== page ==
Control of DC Electric Motor:
A separately excited DC Electric Motor is very versatile as a variable speed motor. Its speed can be varied by varying the applied voltage to the armature or field current. The speed control using the variation of armature voltage can be used for constant torque application in the speed range from zero to rated speed (base speed). Speeds above base speed are obtained by means of field weakening, the armature voltage being kept at the rated value. The speed control in this case is at constant power. In both cases the speed control is smooth and stepless. However, the DC Electric Motor has disadvantages as a variable speed drive, due to the presence of a mechanical commutator. The commutator actually limits the rating, highest speed of operation. It requires frequent maintenance and makes the dc motor unsuitable for application under certain environmental conditions.
With the advent of thyristors and thyristor power converters the variable voltage to the DC Electric Motor is obtained from static power converters. Phase controlled rectifiers provide variable dc voltage from constant voltage, constant frequency mains. The static apparatus is very efficient, compact and has a very good dynamic behaviour. It is very easy to provide a four quadrant drive with slight modifications in the converter.
A dc chopper can be used to obtain a variable voltage from a constant dc voltage. The average value of the output voltage can be varied by varying the time ratio of The chopper.
Besides the advantages, static converter fed DC Electric Motor have a performance which is very much different from the performance of the motor operating on pure dc. The motor current has ripple content which affects the commutation capability of the motor. Additional losses are present. There may be torque pulsations. When the phase control is used the line power factor is poor.
An ac motor is a constant speed motor. Its speed depends upon the supply frequency and number of poles. The mechanical commutator is not present and therefore an ac motor has several advantages compared to a dc motor. Because of these advantages, the ac motor finds application in reactor engineering where maintenance free operation is required, in air craft drives where high power density is required, and in the textile industry where dust and explosion-proof construction is required. Ac motor drives are built for high speeds in large power ratings and due to low inertia they have a fast response. The main disadvantage of these motors was that an efficient smooth speed control in a wide range was a problem.
The problem of speed control of ac motors has been very efficiently solved with the development of thyristor power converters which can provide variable frequency, variable voltage supply. Using these converters it has been possible to achieve an ac motor having dc motor characteristics. Developments are now oriented towards replacing the dc motor by means of inverter fed ac motors with improved dynamic response.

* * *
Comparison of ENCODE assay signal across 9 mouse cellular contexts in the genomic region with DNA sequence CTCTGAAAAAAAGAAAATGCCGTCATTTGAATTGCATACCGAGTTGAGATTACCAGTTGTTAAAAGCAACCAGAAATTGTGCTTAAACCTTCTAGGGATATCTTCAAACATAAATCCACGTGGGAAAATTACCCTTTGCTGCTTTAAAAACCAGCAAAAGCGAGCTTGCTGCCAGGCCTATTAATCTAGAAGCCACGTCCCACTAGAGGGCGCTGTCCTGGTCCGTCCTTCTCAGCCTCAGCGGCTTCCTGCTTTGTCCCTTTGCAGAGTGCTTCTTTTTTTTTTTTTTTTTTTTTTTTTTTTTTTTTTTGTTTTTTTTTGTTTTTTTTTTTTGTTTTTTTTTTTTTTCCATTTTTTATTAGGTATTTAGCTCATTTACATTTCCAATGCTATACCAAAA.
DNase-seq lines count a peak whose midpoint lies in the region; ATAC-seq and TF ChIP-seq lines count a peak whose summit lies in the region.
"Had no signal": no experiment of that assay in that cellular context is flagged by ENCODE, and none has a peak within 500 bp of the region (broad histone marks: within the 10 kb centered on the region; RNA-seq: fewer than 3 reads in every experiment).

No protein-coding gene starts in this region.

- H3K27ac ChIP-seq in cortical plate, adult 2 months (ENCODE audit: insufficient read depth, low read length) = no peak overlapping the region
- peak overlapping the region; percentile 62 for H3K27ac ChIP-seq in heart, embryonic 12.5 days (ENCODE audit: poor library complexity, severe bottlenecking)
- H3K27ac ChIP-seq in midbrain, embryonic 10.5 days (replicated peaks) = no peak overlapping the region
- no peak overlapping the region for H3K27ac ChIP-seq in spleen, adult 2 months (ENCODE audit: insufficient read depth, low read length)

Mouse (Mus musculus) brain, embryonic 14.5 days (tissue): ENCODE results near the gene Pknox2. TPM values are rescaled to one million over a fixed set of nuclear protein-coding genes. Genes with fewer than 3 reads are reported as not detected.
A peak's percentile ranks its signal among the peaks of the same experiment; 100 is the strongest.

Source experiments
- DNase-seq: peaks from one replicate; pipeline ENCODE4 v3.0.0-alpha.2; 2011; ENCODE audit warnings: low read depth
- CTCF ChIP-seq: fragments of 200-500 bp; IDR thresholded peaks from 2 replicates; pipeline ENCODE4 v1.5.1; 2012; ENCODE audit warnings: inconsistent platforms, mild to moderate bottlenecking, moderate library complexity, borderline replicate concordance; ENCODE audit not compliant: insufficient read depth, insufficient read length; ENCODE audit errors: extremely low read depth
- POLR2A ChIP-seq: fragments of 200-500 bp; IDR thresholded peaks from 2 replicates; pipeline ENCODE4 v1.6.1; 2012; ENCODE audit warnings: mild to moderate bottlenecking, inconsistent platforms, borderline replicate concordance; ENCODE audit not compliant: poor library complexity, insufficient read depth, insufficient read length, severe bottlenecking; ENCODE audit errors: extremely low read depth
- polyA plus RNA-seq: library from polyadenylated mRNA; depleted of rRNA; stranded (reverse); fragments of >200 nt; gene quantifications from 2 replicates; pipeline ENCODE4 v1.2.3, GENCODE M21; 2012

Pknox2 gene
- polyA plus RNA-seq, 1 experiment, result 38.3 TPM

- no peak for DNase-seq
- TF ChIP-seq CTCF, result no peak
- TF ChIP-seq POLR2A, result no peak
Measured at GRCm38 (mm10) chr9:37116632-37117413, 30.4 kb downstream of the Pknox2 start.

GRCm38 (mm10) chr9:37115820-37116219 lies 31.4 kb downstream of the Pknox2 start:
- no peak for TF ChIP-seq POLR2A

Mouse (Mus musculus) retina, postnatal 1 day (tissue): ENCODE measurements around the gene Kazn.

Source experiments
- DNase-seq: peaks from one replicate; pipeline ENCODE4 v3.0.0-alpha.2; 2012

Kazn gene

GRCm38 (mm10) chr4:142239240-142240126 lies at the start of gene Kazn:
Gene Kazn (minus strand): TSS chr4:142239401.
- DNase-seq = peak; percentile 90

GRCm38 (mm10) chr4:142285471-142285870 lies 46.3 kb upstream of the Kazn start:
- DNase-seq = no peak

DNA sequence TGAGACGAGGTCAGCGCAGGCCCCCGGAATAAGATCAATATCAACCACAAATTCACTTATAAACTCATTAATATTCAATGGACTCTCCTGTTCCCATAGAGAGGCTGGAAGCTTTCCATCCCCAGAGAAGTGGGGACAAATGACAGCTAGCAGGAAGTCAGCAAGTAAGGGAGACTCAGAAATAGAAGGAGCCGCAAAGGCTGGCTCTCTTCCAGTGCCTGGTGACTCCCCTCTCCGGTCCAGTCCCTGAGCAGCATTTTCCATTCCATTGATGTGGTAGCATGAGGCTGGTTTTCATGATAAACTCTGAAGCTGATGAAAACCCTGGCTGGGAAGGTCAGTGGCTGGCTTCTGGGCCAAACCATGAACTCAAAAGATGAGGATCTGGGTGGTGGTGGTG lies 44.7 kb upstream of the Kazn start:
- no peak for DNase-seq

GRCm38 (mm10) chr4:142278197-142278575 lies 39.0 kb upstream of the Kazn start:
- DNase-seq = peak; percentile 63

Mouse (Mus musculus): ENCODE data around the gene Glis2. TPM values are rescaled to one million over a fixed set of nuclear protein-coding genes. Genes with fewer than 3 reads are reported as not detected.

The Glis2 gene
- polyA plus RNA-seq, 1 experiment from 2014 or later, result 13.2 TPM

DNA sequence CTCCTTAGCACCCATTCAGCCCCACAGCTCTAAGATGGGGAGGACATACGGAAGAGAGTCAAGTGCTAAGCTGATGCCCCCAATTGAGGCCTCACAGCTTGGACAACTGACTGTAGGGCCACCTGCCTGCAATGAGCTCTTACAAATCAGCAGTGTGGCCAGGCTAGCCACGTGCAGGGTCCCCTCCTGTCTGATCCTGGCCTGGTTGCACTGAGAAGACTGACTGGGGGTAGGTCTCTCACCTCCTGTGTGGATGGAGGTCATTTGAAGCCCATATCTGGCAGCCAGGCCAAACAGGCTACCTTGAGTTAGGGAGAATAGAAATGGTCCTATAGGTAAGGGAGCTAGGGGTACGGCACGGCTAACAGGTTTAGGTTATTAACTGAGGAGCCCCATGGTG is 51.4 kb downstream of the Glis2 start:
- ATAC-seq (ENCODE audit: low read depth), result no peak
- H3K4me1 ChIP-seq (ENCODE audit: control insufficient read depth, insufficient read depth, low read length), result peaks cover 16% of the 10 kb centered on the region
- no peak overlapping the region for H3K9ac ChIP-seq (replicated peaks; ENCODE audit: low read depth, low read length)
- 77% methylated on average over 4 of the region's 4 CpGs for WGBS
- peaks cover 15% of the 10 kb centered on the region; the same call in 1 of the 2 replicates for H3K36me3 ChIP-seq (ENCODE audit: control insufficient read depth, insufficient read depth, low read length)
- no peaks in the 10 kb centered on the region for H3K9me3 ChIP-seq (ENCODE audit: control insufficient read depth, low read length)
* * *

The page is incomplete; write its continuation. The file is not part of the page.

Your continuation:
Induction motors operating on thyristor power converters have non-sinusoidal input waveform. These cause variations in the performance, such as additional harmonic losses, torque pulsations, etc. The additional harmonic losses are responsible for increased heating and temperature rise. Consequently the motor has to be derated, particularly at low speeds. Torque pulsations at low speeds are objectionable. Hence it is necessary to modify either the motor design or the inverter, for better performance.
The speed of a slip ring induction motor can be varied by using power converters in the rotor circuit. The rotor current waveform, which is non-sinusoidal, causes variations in the performance.
Synchronous motors are also becoming popular as variable speed drives using thyristor power converters. The variable frequency for the synchronous motors is given by cycloconverters, voltage fed inverters and current fed inverters. A synchronous motor has an advantage over an induction motor. When it is overexcited it operates at leading power factor. The machine voltages can be used for commutation of the inverter. Load commutation is thus possible and consequently the power circuit becomes simple. The inverter feeding a synchronous motor can have a control from the information of rotor position. All the six thyristors of the inverter are fired (once) in a sequence by the time the rotor moves by two pole pitches (i.e., 360° el.). The motor current completes one cycle. Thus the speed and frequency are synchronised using rotor position sensing. The control is called self control. The input frequency and rotor speed are tied together. This control imparts to synchronous motor the properties of a DC Electric Motor. The problem of stability disappears and the machine has a dynamic behaviour similar to that of a DC Electric Motor. A self controlled load commutated C.S.I. fed synchronous motor is now a competitor for both dc motor and induction motor.
The performance of a synchronous motor on variable frequency supply is of interest. This enables one to improve the inverter system or motor design for better performance.